At Lincoln Peak, take Heaven’s Gate Triple chair to the summit and ski the double-black Ripcord or skirt skier’s left off the chair into the double-black Paradise glades. Off of the Valley House Double Lift, or Super Bravo lift, reach the famous double-black bump run, Stein’s, named after Stein Erickson. The run is notorious for its steep, off-kilter entrance that leads to a consistently steep, long and slightly off-angle slope to the run-out below; a leg-burner top to bottom. Adjacent to Steins, is the single black run The Mall, a much narrower but straight-on pitch filled with bumps with the added stakes of being on Broadway directly under the low-riding Valley House Double lift, which prompts plenty of hooting and hollering on a sunny spring day when the bumps are soft.

That still leaves everyone’s favorite on a powder day, Castlerock. The double-black Lift Line is a classic run full of rocky outcroppings to catch ample air. Rumble may be one of the narrowest, steep and windy trails in Vermont. It is old-time Vermont skiing, but take your rock skis. Everywhere is good up there, but the single black Middle Earth is a world of its own on a powder day. It features moderate steeps, lots of bumps on a winding, narrow trail cut through the dense woods. Once you commit, you can’t bail on this one, and it can get rocky and icy in a spot or two about half way down. Honorable mentions go to black diamond trails Tumbler, Hammerhead, Twister and Morning Star.

Mad River Glen: With the world famous motto, “Ski It If You Can,” Mad River Glen has some of the most challenging terrain in the state, made doubly hard because much of the steepest terrain has no snowmaking or grooming. This leaves the natural terrain natural and provides jumps and obstacles to flirt with. Take the single chair to the top and take your pick of runs: Chute, Fall Line or Paradise. Chute is under the Single chair and as the description says, “it’s do or die bumps in front of a highly opinionated audience.” Ski it well, or maybe warm-up on Catamount Bowl, then hit Fall Line or strike out for Paradise. Fall Line features lots of twists and turns through dense woods, bumps and narrow chutes so that two trips are never the same. Paradise is a remote romp along the ridgeline with lots of temptations to drop in early, and to your own peril. As the description says: “Many ski resorts would demand that you hire a guide to lead you down this hidden gem. At Mad River, if you can find Paradise, you are welcome to enjoy it. But beware! A snow serpent lurks in Paradise and has been known to tempt many a hapless skier into an early decent into hell.” That is no exaggeration. Ice falls lurk everywhere and open can chutes disappear after a few joyous turns.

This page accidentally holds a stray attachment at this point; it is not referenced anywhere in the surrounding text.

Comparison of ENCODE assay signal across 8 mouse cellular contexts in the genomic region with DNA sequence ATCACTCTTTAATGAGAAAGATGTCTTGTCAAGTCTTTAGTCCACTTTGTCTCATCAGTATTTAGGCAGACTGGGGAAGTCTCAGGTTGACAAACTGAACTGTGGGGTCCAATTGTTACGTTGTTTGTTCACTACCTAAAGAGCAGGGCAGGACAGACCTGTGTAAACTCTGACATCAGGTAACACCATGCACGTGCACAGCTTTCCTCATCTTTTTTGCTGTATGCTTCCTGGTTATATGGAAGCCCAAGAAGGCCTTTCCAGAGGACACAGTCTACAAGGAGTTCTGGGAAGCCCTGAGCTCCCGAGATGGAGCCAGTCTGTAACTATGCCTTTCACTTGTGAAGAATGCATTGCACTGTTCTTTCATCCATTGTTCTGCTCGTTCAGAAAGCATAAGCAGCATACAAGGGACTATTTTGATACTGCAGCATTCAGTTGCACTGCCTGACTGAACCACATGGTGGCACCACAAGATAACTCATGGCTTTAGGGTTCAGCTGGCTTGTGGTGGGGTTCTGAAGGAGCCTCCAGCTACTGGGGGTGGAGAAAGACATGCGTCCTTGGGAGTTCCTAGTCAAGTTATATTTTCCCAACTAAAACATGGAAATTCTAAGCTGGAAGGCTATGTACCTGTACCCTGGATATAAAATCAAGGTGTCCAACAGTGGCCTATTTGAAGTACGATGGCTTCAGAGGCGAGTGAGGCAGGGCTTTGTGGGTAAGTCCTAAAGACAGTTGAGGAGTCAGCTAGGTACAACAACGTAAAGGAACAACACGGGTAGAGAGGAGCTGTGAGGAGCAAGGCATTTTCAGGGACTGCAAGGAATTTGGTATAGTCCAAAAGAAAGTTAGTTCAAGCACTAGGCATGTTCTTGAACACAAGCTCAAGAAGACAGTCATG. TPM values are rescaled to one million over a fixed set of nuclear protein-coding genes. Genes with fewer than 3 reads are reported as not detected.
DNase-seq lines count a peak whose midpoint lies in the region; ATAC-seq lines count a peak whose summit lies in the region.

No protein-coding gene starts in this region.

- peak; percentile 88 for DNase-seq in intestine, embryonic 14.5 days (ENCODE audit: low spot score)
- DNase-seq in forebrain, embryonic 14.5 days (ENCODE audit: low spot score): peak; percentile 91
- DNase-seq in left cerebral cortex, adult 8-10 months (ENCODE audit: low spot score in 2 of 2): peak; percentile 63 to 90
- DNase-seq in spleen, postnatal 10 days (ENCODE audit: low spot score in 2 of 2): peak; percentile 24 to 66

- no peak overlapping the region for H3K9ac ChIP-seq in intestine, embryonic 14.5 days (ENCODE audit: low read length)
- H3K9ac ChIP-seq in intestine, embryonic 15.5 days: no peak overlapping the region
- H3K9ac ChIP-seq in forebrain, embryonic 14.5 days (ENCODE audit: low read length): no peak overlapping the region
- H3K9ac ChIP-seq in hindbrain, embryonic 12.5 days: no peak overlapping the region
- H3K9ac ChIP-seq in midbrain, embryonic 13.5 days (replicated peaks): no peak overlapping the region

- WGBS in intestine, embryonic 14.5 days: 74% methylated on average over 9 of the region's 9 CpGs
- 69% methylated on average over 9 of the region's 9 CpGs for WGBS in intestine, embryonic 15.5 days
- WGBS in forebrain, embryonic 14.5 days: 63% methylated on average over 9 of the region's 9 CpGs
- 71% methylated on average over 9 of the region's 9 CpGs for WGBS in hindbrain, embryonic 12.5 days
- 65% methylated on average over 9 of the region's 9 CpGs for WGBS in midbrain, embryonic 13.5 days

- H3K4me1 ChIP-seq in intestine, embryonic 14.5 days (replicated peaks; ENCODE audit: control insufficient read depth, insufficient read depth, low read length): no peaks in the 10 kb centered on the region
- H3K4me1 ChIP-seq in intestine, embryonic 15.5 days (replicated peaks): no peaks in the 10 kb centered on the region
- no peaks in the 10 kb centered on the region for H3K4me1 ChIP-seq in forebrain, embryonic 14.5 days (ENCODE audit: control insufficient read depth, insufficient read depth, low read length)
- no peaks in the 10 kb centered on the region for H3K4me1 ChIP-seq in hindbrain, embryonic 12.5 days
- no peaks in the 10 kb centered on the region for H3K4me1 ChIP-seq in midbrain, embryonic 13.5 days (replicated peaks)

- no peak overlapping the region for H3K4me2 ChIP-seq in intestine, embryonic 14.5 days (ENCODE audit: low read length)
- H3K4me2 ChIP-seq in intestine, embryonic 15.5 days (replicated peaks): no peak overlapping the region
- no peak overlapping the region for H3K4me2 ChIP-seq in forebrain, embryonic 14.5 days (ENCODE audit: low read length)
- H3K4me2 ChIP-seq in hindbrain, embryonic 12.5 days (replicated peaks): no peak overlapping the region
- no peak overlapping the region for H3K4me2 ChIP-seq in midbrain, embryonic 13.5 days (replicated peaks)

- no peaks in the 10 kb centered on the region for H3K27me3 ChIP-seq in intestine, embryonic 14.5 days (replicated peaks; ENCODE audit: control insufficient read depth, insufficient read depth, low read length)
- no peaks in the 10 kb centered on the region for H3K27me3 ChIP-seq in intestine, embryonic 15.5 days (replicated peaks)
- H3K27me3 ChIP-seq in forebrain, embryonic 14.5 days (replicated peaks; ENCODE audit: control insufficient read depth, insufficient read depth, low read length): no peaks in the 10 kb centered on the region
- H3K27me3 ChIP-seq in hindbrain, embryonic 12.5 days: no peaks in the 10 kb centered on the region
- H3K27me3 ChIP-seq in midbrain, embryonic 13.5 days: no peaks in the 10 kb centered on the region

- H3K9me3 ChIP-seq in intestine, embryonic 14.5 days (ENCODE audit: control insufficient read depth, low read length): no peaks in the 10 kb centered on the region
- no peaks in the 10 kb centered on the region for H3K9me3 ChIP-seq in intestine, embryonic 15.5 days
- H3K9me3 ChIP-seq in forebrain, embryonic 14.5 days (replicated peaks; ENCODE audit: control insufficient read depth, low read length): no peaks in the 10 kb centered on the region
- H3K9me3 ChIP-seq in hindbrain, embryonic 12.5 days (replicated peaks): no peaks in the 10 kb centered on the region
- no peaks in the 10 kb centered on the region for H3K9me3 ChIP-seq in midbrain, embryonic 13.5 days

Gazelle, under the Sunnyside Double, is super-steep and scratchy at the top, but good moguls the rest of the way. Partridge is the most challenging trail off the Sunnyside Double with “steep bumps, rocks and trees.” There are 21 black diamond trails at Mad River, compared to 10 short greens, and 16 blues. Bring your game and romp. Sorry, no snowboarders, skiers only.

Stowe:The Front Four (or five) at Stowe are legendary. Take the Quad to the top and head down, from skier’s left to right, Goat, Lift Line, National, Starr and Lookout. The upper parts of each trail are generally steep, narrow and often icy, with plenty of rocks to hop around and large moguls. The upper sections of each trail are rock-strewn and steeper, demanding quick turns to stay where it’s skiable, with the lower majority of the trails featuring tight bumps ’til your legs scream stop. With one of the longest vertical descents in the state, on the tallest mountain, you get more vertical skiing looping these five trails than anywhere. Then add the classic black diamond runs Hayride and Nosedive (or vary this run with a jaunt down double-black Bypass) for variety. There’s also Hackett’s Highway under the Triple and Waterfall and Chin Clip off the Gondola.